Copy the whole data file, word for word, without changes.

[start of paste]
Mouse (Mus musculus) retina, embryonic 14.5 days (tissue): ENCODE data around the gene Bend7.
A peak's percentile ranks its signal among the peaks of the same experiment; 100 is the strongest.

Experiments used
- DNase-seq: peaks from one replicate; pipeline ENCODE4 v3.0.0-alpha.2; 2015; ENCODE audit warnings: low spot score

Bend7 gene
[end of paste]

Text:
Mouse (Mus musculus) retina, embryonic 14.5 days (tissue): ENCODE data around the gene Bend7.
A peak's percentile ranks its signal among the peaks of the same experiment; 100 is the strongest.

Experiments used
- DNase-seq: peaks from one replicate; pipeline ENCODE4 v3.0.0-alpha.2; 2015; ENCODE audit warnings: low spot score

Bend7 gene